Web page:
I recommend you either buy it from Dr. Bronners website, or find a local retailer:

Castile (cas-teal) soap is the original basic soap made from 100% plant based oils (originally it was made only from olive oil, but coconut oil is very popular due to its thick creaminess lather) Dr Bronners site also has a list of about 18 different uses for the liquid castile soap, In short, there really is not substitute for it. :)

aohlmann9 months ago

Does anyone know if this can be used for body wash or hand soap?

works great as a body wash!! not as drying as regular soap!

I dilute it to 2-3 water to 1 castille soap. Lasts forever, does not take more than a couple tablespoons to get a loofah full of suds.

I use Dr Bronners for hand soap, in dispensers, diluted with water to prevent the dispenser from getting stopped up. I have also used it in the past for bathing, currently I am using something else though.

I am here cause my go-to shampoo has a new improved formula with lots of additives that will no doubt trigger allergies. Knew I needed a rinse to adjust the PH and needed info on a formula. I guess its 1/4 cup vinegar/ 8 oz water.

cnp03223 months ago

I cannot believe this. I tried the first shampoo mixture and it left my hair feeling the WORST it ever has in my life!!!! I am SO upset it looks and feels HORRIBLE, rough, i cant even get a comb through it and when it dried it looked totally waxy. I almost felt like crying!!! The castile soap was so DAMAGING i dont know what to do and am considering going back to shampoo for the horrible condition this mixture left my hair in. I'M SO UPSET DO NOT TRY THIS CASTILE SOAP MIXTURE!!!!!

Sadly, I did not read this comment before trying this ( not from this post, but the same formula from another) I am in this exact same situation right this minute. Googling anything I can to find a solution! I Believe it is because we have hard water... maybe? I trying rewashing with baking soda and doing and apple cider vinegar rinse but it only helped a bit.My hair looks and feels waxy.

At first the castille soap did the same for me. I simply diluted it more because it was too much oils for my hair. I use at least 3 water to 1 castille soap when I use it for shampoo and body wash. I bought the organic baby kind and added peppermint oil to it. It works well, but you must let your hair and scalp adjust over several weeks to the lack of chemicals and such. I follow up with a half and half apple cider vinegar and water rinse. My hair comes out soft and tangle free.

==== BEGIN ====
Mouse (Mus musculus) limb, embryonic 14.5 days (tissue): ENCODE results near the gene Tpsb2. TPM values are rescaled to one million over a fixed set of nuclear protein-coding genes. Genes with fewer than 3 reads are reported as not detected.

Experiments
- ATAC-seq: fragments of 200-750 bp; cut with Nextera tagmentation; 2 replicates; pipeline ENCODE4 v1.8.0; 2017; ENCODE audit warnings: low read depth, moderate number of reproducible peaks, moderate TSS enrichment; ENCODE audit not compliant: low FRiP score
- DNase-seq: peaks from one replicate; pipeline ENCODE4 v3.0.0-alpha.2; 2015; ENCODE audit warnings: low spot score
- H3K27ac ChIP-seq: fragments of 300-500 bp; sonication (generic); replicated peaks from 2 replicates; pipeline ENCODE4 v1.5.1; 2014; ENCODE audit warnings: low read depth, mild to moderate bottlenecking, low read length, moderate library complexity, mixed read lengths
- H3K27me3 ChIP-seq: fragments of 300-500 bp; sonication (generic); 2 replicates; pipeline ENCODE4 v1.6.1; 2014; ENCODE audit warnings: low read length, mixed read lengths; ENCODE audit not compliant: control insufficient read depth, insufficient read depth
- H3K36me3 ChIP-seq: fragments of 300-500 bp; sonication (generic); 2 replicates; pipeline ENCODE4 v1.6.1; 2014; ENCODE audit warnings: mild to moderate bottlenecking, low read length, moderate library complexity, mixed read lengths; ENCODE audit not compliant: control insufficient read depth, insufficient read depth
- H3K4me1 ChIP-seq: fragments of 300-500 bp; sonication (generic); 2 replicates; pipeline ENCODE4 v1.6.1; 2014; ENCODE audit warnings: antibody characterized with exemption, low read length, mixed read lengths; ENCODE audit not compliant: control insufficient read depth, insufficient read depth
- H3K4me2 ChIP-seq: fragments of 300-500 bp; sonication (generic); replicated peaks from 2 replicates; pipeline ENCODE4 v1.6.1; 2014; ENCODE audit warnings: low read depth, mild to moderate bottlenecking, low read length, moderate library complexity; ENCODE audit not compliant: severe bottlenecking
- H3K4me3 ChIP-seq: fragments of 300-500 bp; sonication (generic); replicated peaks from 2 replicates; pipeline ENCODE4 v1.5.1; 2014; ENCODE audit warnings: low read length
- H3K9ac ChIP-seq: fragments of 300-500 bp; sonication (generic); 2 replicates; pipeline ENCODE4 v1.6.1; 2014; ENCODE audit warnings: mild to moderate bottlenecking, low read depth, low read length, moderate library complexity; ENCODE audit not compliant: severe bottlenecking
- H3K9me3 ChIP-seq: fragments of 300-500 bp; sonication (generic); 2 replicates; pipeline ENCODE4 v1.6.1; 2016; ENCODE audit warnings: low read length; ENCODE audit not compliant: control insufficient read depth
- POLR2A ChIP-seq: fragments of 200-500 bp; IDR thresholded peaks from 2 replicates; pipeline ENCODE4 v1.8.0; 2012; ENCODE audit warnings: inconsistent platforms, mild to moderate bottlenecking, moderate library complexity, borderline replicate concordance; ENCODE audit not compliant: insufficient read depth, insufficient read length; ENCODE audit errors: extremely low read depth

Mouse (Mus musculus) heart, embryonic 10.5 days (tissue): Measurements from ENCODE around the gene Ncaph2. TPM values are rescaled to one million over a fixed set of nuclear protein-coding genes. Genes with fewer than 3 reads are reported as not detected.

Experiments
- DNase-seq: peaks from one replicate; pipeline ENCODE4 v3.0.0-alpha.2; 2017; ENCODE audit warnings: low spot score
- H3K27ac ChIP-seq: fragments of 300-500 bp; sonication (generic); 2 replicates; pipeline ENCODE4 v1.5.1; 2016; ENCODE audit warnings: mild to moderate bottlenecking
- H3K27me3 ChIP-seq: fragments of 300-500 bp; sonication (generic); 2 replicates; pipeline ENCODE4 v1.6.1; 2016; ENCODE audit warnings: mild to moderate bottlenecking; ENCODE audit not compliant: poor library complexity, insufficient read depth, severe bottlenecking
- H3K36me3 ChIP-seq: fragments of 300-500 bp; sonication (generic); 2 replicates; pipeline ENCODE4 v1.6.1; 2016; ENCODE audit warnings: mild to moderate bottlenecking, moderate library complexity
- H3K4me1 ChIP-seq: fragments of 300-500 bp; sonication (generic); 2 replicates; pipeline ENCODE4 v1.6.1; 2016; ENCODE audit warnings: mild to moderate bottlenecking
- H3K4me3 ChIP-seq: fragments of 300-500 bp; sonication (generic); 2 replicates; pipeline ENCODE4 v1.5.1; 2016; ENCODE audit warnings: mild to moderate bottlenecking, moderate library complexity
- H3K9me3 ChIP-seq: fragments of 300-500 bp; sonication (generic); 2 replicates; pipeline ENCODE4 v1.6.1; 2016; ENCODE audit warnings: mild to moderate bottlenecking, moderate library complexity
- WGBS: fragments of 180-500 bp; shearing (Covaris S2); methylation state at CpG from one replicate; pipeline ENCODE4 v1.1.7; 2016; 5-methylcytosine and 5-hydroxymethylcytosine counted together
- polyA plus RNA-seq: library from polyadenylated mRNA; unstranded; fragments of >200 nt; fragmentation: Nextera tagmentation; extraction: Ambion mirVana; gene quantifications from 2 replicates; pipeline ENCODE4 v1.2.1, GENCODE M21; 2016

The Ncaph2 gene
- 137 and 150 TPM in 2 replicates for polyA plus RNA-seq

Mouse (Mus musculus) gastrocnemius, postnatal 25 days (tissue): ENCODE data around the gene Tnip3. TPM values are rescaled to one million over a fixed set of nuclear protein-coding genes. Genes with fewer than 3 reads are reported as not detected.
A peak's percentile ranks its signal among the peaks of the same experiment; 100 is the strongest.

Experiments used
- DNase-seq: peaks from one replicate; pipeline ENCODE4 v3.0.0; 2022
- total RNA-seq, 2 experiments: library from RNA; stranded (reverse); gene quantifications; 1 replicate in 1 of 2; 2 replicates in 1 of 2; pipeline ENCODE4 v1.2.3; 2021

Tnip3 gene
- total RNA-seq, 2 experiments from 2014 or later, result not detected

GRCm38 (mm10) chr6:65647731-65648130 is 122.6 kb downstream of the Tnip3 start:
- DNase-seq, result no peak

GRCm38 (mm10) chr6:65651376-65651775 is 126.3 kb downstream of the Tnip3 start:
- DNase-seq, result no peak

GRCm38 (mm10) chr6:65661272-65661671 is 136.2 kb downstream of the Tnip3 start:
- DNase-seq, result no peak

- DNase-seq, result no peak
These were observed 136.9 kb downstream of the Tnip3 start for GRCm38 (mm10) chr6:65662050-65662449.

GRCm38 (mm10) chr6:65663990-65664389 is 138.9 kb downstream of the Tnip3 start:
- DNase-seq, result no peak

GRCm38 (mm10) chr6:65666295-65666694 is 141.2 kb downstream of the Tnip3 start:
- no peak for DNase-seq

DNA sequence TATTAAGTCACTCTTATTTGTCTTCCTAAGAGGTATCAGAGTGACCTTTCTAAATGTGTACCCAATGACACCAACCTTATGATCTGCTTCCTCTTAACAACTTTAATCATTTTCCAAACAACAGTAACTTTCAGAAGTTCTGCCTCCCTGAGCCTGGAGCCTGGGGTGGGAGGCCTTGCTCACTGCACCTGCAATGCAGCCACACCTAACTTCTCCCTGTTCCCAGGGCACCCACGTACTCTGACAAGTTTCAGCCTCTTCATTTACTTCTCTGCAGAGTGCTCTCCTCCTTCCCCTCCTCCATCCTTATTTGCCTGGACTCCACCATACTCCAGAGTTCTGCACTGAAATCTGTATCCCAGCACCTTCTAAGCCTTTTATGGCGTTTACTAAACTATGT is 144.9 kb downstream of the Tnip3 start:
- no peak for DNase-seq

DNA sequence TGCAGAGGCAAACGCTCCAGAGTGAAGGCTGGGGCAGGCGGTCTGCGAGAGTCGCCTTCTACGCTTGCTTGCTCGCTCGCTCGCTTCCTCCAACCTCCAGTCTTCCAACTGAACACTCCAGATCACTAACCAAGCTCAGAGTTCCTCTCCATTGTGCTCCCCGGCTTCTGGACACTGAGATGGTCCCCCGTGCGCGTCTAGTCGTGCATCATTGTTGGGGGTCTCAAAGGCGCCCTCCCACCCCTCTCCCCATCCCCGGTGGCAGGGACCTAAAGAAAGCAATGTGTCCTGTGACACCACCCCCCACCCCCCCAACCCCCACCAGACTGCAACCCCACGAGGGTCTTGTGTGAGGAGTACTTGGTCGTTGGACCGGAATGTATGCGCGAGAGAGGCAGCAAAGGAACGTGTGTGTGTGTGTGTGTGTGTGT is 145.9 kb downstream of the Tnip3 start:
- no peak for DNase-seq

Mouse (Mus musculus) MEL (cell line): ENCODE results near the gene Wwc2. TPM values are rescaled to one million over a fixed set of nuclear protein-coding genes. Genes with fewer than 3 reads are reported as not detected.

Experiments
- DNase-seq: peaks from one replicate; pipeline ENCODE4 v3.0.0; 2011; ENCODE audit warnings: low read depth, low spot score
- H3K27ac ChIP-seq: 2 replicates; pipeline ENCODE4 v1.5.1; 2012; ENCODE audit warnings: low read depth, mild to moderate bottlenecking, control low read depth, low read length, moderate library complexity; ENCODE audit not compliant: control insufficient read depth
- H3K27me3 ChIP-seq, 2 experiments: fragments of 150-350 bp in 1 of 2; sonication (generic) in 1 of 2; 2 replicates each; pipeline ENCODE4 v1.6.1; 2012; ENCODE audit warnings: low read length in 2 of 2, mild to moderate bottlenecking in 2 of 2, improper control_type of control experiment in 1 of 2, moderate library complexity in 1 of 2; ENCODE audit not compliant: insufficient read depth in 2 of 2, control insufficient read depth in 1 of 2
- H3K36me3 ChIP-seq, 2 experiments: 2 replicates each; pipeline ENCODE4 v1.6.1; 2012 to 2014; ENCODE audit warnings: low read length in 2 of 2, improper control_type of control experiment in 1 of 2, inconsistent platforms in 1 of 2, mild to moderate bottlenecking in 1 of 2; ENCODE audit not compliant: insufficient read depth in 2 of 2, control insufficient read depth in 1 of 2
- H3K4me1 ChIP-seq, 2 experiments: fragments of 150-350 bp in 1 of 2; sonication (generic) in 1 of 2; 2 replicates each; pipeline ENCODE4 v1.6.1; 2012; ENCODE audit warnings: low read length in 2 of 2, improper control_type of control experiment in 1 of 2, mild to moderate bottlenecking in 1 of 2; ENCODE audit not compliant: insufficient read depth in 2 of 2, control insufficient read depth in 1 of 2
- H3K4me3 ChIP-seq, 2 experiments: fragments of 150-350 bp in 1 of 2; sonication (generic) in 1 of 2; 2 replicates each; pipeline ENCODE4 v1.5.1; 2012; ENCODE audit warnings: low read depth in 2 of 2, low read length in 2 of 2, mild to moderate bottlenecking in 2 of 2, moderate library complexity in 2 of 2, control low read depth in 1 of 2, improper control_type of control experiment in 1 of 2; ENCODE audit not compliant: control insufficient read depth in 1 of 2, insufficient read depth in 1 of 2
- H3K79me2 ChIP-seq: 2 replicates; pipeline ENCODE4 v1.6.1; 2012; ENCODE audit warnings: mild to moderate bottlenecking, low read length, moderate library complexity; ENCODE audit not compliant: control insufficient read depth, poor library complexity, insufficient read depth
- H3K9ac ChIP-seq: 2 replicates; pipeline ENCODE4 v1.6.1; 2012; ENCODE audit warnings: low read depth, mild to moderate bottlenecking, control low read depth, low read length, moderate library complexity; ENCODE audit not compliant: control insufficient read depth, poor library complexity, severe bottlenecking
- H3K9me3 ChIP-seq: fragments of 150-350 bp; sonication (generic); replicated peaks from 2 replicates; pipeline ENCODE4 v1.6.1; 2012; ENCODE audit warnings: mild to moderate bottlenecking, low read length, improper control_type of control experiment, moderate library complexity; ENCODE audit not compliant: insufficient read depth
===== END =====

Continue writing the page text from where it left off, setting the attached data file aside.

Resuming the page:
KristenB13 months ago

Do you also have a recipe for conditioner?

davidbarcomb4 months ago

Very nice alternative. Thanks

melanie.klar5 months ago

Castille soap is not shampoo. It is soap. It is highly alkaline and only suitable for virgin, healthy hair. When I tried it my hair felt all gummy and then when dry it was like straw. Shampoo has surfactants and is pH balanced and mild. Soap is absolutely terrible for damaged or color treated hair! I'm glad at least the one person above is rinsing with apple cider vinegar-that will help bring the pH back, but high alkaline causes damage that can't be totally reversed.

mufary5 years ago
Dandruff is also often caused by a fungal infection of Malassezia furfur or the yeast Pityrosporum ovale. However, guess what's been shown to treat that fungus pretty well? Tea tree oil! A 5% solution of tea tree oil makes a great antifungal. Would your recipe tolerate tea tree oil at 5% -- would it still lather well? I'm going to try it!!

{source: and *blush* Wikipedia}
MadelineR1 mufary7 months ago

How did it work out for you? I'd like to try it.

scoochmaroo (author)  mufary5 years ago
Go for it. I use the tea tree/peppermint combination because I have scalp troubles too. It's been great! Tea tree oil is great for a variety of skin irritations/problems.
Just be careful, some people are quite sensitive to tea tree oil; there have been a number of reported cases of dermatitis related to tea tree oil. Your best bet for a liquid soap are those made from vegetable oils and potassium hydroxide using a superfatted recipe. This means either looking for the specific oils and potassium hydroxide, or looking for ingredients like potassium olivate and potassium cocoate. Sodium hydroxide creates a much harder soap that then has to be diluted with water. Dr. Bronner's soap doesn't state the caustic agent used, whether it is sodium hydroxide, potassium hydroxide (neither of these two ingredients can be certified organic as far as I know) or using organic potash water created from burning organically harvested palm leaves and soaking the ashes in soft rainwater until the potassium leaches from the ashes into the water. It is safe to assume that the chemicals were used unless otherwise promoted.
Dr. Bronner's is certified organic. I highly doubt he would have added chemicals if he could have used a natural alternative. If nothing else, mufary, you could use Dr. Bronner's Tea Tree Oil soap.
Being a soapmaker myself, I know that it's cheaper for me to get industrial grade sodium hydroxide than to grow and collect palm oil trees, harvest the leaves, burn them in a manner accepted by the local fire and environmental authorities, leach the potassium into collected and filtered rainwater, and test the pH level until it's caustic enough to make soap. I was unable to find "certified organic lye" anywhere. Dr. Bronner's soap is probably organic in the sense that any ingredient that can be certified organic is (like the vegetable oils and the essential scent oils).
This is very funny! I often have this attitude as well!

TY for posting